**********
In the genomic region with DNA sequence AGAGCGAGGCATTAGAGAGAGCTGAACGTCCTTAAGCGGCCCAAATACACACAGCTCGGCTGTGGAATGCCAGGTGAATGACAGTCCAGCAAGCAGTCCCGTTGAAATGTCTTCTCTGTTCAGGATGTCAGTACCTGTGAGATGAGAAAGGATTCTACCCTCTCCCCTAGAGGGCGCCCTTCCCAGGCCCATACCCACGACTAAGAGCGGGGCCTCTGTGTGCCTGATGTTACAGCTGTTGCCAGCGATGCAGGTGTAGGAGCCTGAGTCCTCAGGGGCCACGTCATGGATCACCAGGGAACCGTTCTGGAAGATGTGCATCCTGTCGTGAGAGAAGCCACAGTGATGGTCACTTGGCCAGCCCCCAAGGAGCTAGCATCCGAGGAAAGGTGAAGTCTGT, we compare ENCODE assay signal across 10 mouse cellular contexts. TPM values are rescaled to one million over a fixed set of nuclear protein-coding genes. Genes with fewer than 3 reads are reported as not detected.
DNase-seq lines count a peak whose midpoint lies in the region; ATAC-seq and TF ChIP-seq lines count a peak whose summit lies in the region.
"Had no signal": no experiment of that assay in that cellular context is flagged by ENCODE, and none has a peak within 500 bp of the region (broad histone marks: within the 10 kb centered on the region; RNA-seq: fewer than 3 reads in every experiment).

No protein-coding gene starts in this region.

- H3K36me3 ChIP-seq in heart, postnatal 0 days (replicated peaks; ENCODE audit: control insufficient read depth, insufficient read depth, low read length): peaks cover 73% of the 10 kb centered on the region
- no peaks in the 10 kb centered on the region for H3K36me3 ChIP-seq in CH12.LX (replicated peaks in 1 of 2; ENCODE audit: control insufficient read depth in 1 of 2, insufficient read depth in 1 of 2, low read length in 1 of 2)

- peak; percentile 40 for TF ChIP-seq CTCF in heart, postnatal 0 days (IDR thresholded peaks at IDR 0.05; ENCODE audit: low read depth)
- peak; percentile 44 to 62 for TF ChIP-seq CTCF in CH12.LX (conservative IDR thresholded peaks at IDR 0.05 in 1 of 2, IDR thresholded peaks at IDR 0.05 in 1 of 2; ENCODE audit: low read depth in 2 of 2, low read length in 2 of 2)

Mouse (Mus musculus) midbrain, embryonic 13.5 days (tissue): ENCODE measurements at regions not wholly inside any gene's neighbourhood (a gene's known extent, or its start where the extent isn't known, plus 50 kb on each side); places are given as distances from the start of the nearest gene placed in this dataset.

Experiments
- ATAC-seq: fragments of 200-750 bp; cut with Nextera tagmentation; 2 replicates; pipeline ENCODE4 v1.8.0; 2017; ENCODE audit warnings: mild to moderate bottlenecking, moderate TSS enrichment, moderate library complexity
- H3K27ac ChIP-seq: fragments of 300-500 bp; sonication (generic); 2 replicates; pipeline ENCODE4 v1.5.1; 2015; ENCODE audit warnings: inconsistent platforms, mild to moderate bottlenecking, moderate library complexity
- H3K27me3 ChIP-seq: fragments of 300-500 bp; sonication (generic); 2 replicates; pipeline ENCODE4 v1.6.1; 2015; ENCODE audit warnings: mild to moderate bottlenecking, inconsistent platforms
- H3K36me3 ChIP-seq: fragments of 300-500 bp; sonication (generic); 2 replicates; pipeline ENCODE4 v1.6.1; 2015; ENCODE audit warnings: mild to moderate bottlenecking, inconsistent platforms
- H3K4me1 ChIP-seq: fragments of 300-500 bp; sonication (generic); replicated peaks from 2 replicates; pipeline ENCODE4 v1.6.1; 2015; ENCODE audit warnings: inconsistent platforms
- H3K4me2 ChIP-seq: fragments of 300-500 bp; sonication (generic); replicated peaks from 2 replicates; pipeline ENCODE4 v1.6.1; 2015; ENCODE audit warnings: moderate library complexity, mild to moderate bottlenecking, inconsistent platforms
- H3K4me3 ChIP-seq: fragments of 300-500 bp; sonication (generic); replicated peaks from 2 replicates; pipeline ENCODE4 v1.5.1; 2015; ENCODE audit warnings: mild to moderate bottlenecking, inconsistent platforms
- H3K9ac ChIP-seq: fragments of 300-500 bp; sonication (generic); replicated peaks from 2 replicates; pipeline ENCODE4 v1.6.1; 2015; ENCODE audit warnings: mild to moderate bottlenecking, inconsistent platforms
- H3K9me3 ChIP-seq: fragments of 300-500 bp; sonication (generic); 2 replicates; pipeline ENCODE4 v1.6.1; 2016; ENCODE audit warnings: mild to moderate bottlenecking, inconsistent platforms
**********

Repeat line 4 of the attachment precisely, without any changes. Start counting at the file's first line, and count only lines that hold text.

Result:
No protein-coding gene starts in this region.